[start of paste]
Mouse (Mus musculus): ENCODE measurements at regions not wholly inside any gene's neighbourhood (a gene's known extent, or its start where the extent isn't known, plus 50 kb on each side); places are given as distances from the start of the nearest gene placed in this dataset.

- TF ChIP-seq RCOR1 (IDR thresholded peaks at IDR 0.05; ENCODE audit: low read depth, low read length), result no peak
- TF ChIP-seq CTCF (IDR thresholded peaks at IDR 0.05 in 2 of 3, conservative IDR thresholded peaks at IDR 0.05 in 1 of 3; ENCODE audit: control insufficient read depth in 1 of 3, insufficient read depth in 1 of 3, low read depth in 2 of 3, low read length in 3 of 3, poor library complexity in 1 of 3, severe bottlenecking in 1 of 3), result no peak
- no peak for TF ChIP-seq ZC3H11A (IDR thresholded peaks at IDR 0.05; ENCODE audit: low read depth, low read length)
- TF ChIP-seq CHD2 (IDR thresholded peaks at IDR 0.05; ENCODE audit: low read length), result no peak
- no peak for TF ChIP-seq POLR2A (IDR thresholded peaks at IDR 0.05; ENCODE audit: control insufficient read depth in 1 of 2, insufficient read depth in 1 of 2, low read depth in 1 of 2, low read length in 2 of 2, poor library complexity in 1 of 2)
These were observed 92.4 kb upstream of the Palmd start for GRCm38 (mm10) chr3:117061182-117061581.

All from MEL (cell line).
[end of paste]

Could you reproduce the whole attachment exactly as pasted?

Mouse (Mus musculus): ENCODE measurements at regions not wholly inside any gene's neighbourhood (a gene's known extent, or its start where the extent isn't known, plus 50 kb on each side); places are given as distances from the start of the nearest gene placed in this dataset.

- TF ChIP-seq RCOR1 (IDR thresholded peaks at IDR 0.05; ENCODE audit: low read depth, low read length), result no peak
- TF ChIP-seq CTCF (IDR thresholded peaks at IDR 0.05 in 2 of 3, conservative IDR thresholded peaks at IDR 0.05 in 1 of 3; ENCODE audit: control insufficient read depth in 1 of 3, insufficient read depth in 1 of 3, low read depth in 2 of 3, low read length in 3 of 3, poor library complexity in 1 of 3, severe bottlenecking in 1 of 3), result no peak
- no peak for TF ChIP-seq ZC3H11A (IDR thresholded peaks at IDR 0.05; ENCODE audit: low read depth, low read length)
- TF ChIP-seq CHD2 (IDR thresholded peaks at IDR 0.05; ENCODE audit: low read length), result no peak
- no peak for TF ChIP-seq POLR2A (IDR thresholded peaks at IDR 0.05; ENCODE audit: control insufficient read depth in 1 of 2, insufficient read depth in 1 of 2, low read depth in 1 of 2, low read length in 2 of 2, poor library complexity in 1 of 2)
These were observed 92.4 kb upstream of the Palmd start for GRCm38 (mm10) chr3:117061182-117061581.

All from MEL (cell line).